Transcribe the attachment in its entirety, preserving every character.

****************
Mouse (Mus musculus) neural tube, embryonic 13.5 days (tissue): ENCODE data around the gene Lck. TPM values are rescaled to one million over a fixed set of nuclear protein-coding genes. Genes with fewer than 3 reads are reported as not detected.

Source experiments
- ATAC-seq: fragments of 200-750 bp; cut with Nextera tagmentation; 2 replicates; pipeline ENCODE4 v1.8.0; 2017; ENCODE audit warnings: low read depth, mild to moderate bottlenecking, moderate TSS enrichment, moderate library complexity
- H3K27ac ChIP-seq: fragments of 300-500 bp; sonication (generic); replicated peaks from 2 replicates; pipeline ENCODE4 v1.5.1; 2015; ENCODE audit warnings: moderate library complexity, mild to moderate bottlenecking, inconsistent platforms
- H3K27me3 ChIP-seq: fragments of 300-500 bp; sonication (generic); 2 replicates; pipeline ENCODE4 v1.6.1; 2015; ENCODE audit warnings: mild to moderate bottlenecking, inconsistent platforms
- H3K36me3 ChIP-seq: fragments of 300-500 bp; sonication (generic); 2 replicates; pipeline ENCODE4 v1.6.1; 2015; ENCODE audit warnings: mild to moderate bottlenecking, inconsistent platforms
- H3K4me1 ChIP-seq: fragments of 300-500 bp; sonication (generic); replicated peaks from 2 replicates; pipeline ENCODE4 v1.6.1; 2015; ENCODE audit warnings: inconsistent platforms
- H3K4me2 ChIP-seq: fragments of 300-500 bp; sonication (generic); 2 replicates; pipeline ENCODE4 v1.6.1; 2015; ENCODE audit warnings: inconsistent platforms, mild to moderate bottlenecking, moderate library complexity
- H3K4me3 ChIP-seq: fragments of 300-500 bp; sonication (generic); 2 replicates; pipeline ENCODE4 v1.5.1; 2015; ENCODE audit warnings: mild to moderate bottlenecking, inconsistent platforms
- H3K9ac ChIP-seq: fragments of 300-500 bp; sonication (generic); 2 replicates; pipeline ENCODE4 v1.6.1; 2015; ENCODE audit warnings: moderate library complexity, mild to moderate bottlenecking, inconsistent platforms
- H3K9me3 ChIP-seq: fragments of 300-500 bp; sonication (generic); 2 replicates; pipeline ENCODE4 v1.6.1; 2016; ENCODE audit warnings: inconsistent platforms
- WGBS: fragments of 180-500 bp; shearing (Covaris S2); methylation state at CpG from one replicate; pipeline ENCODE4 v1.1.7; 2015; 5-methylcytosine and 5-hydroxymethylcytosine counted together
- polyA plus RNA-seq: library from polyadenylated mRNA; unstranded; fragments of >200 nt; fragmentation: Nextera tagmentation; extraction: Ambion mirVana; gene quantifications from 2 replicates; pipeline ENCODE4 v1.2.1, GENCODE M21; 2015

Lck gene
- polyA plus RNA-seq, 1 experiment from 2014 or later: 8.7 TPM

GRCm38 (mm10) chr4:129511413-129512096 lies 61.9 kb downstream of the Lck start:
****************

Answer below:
Mouse (Mus musculus) neural tube, embryonic 13.5 days (tissue): ENCODE data around the gene Lck. TPM values are rescaled to one million over a fixed set of nuclear protein-coding genes. Genes with fewer than 3 reads are reported as not detected.

Source experiments
- ATAC-seq: fragments of 200-750 bp; cut with Nextera tagmentation; 2 replicates; pipeline ENCODE4 v1.8.0; 2017; ENCODE audit warnings: low read depth, mild to moderate bottlenecking, moderate TSS enrichment, moderate library complexity
- H3K27ac ChIP-seq: fragments of 300-500 bp; sonication (generic); replicated peaks from 2 replicates; pipeline ENCODE4 v1.5.1; 2015; ENCODE audit warnings: moderate library complexity, mild to moderate bottlenecking, inconsistent platforms
- H3K27me3 ChIP-seq: fragments of 300-500 bp; sonication (generic); 2 replicates; pipeline ENCODE4 v1.6.1; 2015; ENCODE audit warnings: mild to moderate bottlenecking, inconsistent platforms
- H3K36me3 ChIP-seq: fragments of 300-500 bp; sonication (generic); 2 replicates; pipeline ENCODE4 v1.6.1; 2015; ENCODE audit warnings: mild to moderate bottlenecking, inconsistent platforms
- H3K4me1 ChIP-seq: fragments of 300-500 bp; sonication (generic); replicated peaks from 2 replicates; pipeline ENCODE4 v1.6.1; 2015; ENCODE audit warnings: inconsistent platforms
- H3K4me2 ChIP-seq: fragments of 300-500 bp; sonication (generic); 2 replicates; pipeline ENCODE4 v1.6.1; 2015; ENCODE audit warnings: inconsistent platforms, mild to moderate bottlenecking, moderate library complexity
- H3K4me3 ChIP-seq: fragments of 300-500 bp; sonication (generic); 2 replicates; pipeline ENCODE4 v1.5.1; 2015; ENCODE audit warnings: mild to moderate bottlenecking, inconsistent platforms
- H3K9ac ChIP-seq: fragments of 300-500 bp; sonication (generic); 2 replicates; pipeline ENCODE4 v1.6.1; 2015; ENCODE audit warnings: moderate library complexity, mild to moderate bottlenecking, inconsistent platforms
- H3K9me3 ChIP-seq: fragments of 300-500 bp; sonication (generic); 2 replicates; pipeline ENCODE4 v1.6.1; 2016; ENCODE audit warnings: inconsistent platforms
- WGBS: fragments of 180-500 bp; shearing (Covaris S2); methylation state at CpG from one replicate; pipeline ENCODE4 v1.1.7; 2015; 5-methylcytosine and 5-hydroxymethylcytosine counted together
- polyA plus RNA-seq: library from polyadenylated mRNA; unstranded; fragments of >200 nt; fragmentation: Nextera tagmentation; extraction: Ambion mirVana; gene quantifications from 2 replicates; pipeline ENCODE4 v1.2.1, GENCODE M21; 2015

Lck gene
- polyA plus RNA-seq, 1 experiment from 2014 or later: 8.7 TPM

GRCm38 (mm10) chr4:129511413-129512096 lies 61.9 kb downstream of the Lck start: